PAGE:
Joseph Havel is honored as Texas Artist of the Year at buttoned-up Art LeagueGala
Artist Joseph Havel's fascination with the delicate construction of the crisp button-down shirt inspired an entire evening of philanthropy at the Art League Houston's annual gala at the Omni Houston Hotel. Entitled "White Shirts & Chiffon," the event recognized Havel as the Texas Artist of the Year.
Lauded for his adept melding of style and subject, Havel has been featured at the Whitney Biennial and in solo shows at the Palais de Tokyo, Bard Center for Contemporary Arts and Museum of Fine Arts, Houston, where his deconstructed men's dress shirts hung in a poetic installation in the museum's Upper Brown Pavilion. Havel is also director of the Glassell School of Art and its crown jewel, the Core Program.
Clint Willour, curator at the Galveston Arts Center, presented the award to Havel, describing the artist as a "master of balance," as evidenced in multiple GAC exhibitions.
"I think the most amazing thing about Joe is his ability to adapt to change, to think about art in new ways," said Willour, referencing the artist's monumental concrete curtain installation at the entrance of the Museum of Fine Arts, Houston's Beck Building.
"He's also probably the only artist whose work I have smuggled through American and French customs to take to his dealer in Paris," Willour added with a grin. "The work he's done at the Glassell for the past 19 years, growing the Core Program into a force of nature in the art world, is alone worth this honor."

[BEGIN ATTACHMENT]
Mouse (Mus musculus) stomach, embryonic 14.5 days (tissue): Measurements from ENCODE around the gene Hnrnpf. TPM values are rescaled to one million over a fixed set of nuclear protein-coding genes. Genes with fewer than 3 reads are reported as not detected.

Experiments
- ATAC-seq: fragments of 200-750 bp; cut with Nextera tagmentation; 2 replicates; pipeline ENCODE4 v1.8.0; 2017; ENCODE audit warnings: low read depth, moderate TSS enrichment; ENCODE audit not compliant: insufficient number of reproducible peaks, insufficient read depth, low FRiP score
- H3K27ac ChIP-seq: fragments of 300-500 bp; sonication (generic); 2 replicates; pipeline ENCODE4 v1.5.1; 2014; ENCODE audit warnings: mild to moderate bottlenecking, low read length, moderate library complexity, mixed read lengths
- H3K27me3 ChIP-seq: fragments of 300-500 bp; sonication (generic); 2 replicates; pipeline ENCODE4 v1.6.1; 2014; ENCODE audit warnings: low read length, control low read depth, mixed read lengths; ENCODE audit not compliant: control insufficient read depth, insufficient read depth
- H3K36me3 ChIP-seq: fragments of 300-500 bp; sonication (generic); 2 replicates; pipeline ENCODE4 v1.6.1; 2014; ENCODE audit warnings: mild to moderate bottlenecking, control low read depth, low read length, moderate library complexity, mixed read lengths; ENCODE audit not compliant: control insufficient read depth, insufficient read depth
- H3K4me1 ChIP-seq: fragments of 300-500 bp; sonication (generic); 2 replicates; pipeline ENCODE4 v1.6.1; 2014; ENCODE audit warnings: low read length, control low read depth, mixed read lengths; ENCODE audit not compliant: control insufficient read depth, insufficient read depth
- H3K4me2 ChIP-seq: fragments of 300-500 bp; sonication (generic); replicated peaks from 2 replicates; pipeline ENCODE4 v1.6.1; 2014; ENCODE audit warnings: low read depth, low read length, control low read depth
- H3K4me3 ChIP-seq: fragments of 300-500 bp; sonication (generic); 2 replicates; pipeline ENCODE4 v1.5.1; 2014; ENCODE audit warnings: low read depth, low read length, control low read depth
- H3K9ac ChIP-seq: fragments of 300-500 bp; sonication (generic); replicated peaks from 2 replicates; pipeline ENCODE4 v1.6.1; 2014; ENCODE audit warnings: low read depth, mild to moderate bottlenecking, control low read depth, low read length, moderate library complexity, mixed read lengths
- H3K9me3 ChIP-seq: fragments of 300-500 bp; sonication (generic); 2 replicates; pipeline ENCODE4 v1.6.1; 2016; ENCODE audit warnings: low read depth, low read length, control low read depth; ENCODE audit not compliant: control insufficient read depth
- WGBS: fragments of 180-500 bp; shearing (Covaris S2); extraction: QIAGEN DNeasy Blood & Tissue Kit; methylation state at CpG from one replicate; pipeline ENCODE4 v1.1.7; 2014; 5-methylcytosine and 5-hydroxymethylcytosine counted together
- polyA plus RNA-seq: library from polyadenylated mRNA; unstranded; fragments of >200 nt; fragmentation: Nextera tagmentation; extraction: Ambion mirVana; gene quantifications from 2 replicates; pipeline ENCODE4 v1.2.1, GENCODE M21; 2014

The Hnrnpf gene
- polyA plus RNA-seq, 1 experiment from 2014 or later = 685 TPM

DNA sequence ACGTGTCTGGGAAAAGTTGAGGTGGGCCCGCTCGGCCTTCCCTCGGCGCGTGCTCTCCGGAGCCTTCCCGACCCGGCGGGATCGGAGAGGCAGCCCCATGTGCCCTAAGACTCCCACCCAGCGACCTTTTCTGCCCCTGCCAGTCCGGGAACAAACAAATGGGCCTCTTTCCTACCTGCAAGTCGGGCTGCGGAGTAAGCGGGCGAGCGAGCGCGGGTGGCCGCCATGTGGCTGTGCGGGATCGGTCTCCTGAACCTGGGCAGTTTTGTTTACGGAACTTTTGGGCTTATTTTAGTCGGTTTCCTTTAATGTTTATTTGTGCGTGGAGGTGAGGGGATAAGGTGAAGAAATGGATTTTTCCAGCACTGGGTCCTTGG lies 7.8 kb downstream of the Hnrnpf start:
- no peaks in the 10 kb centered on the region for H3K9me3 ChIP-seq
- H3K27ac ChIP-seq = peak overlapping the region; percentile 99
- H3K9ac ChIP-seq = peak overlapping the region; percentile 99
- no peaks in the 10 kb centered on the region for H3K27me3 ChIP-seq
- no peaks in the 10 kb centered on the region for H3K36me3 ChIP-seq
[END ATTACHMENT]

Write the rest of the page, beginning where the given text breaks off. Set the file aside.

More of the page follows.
Local art world whizzes Leslie and Brad Bucher were honored as Texas Patrons of the Year. Kimberly Davenport, director of Rice University Art Gallery, talked about the Rice grad couple's immersion into the Houston art scene. It started with a $75 painting purchased at a suburban mall. From that point, the Buchers saved to buy one significant work of art each year, eventually encountering Havel and commissioning a work that incorporated the artist and couples' mutually favorite Robert Frost poem.
Indeed, the Buchers have taken the road less travelled, with Leslie devoting 15 years to docenting at Bayou Bend and Brad becoming the president of the Latin Mecinas patrons group at the MFAH. Brad Bucher has also served on the board of the Contemporary Arts Museum, Houston and is currently an MFAH trustee and chairman of the Glassell.
After toasting the art world trio, guests galavanted on the dance floor to the sounds of Allen Oldies Band, taking breaks to place bids on a local-artist-heavy silent art auction — think Emily Sloan, Blakely Bering, Nicola Parente, Al Souza and, of course, Havel.
The white-shirted art leaguers also absconded with some prize entries in an ad-hoc Healing Art Program exhibition, supporting the initiative that provides creative expression for those living with chronic illness or physical disabilities.